Five Common Social Media Mistakes To Avoid - Dr. Ivan Misner®

Five Common Social Media Mistakes To Avoid

Below are the top five common mistakes that businesses make when it comes to social media networking–avoid all of these.

  1. Spending too much time on sites you enjoy and not fully evaluating whether that particular site is the most effective one for your efforts.
  2. Going onto a site for “work” and then running down rabbit holes getting distracted by friends who may have posted something interesting or something that requires a response.
  3. Not being able to properly define when it is more cost-effective to delegate certain social media responsibilities to someone else to handle.
  4. Setting up a blog, Facebook, LinkedIn or Twitter page and then not keeping it populated–consistency and fresh content are key.
  5. Forgetting that social media is about engaging in the conversation and not just about selling.

What other mistakes have you seen? Share them here.

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15 thoughts on “Five Common Social Media Mistakes To Avoid

  1. Good list! I have to object to #2, however. If you’re on a social media site for work, reading interesting posts and responding is part of being social. You can’t market without participating.

  2. Dear Ivan –

    Totally true! These are really great descriptions of pitfalls to avoid. I think you’ve hit on a general problem in the workplace now that instance social media has developed. Hopefully more people will pay attention to this!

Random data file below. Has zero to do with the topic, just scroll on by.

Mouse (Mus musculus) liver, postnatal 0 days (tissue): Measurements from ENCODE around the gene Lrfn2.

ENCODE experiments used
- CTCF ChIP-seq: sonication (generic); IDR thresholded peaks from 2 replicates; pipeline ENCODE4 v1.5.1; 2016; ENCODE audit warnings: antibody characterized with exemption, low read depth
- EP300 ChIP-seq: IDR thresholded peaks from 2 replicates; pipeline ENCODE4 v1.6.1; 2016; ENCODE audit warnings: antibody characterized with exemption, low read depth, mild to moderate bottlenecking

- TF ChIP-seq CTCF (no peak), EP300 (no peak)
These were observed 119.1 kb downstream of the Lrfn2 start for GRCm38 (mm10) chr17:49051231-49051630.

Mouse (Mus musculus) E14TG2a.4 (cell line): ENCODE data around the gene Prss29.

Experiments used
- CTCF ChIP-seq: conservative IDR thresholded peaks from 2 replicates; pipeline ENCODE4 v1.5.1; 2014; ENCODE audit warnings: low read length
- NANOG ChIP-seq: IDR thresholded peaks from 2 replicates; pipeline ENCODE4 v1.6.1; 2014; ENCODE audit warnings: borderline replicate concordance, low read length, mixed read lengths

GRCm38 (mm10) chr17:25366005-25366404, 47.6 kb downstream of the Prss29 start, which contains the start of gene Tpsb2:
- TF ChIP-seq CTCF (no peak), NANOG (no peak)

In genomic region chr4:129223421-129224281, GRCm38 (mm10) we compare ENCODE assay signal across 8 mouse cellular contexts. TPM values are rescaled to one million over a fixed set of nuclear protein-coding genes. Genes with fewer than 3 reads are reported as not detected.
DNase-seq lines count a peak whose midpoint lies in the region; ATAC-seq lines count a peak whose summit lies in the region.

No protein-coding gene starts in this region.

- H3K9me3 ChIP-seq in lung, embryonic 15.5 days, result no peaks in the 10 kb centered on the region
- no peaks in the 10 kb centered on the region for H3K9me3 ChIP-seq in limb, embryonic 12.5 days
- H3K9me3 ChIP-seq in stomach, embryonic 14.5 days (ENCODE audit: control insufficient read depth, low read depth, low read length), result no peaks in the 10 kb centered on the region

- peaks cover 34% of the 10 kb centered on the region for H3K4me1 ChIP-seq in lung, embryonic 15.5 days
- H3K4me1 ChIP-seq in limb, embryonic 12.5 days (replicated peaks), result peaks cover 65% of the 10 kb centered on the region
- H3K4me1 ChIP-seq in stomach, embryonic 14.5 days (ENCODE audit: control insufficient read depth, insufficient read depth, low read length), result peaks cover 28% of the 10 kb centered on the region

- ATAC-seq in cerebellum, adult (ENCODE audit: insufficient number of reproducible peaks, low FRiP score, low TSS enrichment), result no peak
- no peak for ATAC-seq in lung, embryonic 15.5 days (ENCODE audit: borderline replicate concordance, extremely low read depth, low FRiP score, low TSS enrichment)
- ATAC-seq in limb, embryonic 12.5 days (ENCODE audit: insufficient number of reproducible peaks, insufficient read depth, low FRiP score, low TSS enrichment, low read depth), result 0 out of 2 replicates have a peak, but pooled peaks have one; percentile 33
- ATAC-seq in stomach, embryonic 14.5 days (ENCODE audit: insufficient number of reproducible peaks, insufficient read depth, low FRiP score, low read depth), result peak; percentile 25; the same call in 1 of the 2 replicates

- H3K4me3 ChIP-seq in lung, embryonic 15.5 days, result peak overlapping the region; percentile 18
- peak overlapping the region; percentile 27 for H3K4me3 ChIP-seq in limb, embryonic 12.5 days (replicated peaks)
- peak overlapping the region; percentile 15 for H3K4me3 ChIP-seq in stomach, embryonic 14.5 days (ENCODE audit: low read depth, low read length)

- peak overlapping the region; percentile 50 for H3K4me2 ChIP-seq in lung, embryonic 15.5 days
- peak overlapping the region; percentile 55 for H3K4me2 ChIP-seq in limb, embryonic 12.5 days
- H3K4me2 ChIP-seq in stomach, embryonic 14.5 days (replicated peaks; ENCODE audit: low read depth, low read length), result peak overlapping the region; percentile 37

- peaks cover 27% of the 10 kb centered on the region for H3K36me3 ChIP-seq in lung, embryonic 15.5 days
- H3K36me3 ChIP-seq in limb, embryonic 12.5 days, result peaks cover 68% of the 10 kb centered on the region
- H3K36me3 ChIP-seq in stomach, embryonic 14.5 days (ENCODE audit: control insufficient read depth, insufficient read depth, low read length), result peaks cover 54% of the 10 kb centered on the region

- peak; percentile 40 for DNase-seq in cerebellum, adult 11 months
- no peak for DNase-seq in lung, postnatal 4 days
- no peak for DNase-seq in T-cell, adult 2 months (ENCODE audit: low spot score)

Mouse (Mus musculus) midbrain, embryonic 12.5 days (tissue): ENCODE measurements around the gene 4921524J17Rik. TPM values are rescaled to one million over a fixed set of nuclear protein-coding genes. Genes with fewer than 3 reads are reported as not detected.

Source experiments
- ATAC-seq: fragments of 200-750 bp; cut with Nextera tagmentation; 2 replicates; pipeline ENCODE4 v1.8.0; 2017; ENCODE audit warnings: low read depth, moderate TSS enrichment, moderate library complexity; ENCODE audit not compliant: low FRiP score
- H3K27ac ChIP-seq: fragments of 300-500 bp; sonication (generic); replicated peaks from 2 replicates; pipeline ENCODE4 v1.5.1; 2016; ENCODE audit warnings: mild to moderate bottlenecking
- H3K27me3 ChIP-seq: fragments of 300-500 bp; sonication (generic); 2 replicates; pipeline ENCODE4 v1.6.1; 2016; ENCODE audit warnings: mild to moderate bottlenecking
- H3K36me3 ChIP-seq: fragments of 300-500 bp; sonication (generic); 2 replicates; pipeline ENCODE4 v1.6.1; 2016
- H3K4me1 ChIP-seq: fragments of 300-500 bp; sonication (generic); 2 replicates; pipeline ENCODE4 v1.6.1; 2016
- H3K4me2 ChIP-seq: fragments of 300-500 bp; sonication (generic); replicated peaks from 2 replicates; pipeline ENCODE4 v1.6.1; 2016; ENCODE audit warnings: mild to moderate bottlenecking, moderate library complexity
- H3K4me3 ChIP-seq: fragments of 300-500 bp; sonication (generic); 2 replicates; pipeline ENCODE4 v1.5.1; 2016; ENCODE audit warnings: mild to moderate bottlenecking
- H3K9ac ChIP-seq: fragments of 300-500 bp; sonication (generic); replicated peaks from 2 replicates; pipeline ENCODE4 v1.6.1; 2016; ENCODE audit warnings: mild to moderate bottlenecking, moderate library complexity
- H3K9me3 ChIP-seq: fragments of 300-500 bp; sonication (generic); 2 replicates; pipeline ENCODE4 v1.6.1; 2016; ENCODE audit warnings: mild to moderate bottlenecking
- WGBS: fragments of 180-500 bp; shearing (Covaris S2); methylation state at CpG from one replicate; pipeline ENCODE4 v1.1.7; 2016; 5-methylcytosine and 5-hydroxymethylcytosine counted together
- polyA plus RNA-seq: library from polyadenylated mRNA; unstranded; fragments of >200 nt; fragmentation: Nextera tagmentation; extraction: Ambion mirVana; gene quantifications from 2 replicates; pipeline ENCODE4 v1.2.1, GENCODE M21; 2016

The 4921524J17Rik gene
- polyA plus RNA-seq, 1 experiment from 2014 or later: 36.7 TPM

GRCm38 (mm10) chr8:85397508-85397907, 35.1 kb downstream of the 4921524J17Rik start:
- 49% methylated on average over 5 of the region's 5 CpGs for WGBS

Looking forward,

    Jonathan Flaks

  3. Hi
    Great article with important tips.
    I would add to be careful how much personal info you place in your social networking profile or photos. Employers, potential employers, admissions departments and oh so many others decision makers read applicants’ sites before making a selection. User beware.
    Best,
    Jane

  4. I think this list pretty much sums it up. Getting distract is the most common mistake in my opinion. There is so much information offered through social media that getting distracted it so easy. This is a good list to lookout throughout the day. Maybe keep it next to you / above your desk.

  5. I agree on these five points, actually I’m working at job career center at Universidad de Monterrey and we manage social media such as Twitter facebbok and soon Linked In to get contact with students alumni and employers. And I think that the most important point is to keep content updated and fresh because is what attracts more people keping an eye on you.

    Today we publish most of our communications through social media and we measure how effective is it, actually our convergence point is about 30 – 40 %.

    Follow me on Twitter @imAlfred7

  6. Hi Ivan,

    Good sharing here. Most who are involved in Social media can relate to them although many do not need to be accountable for them.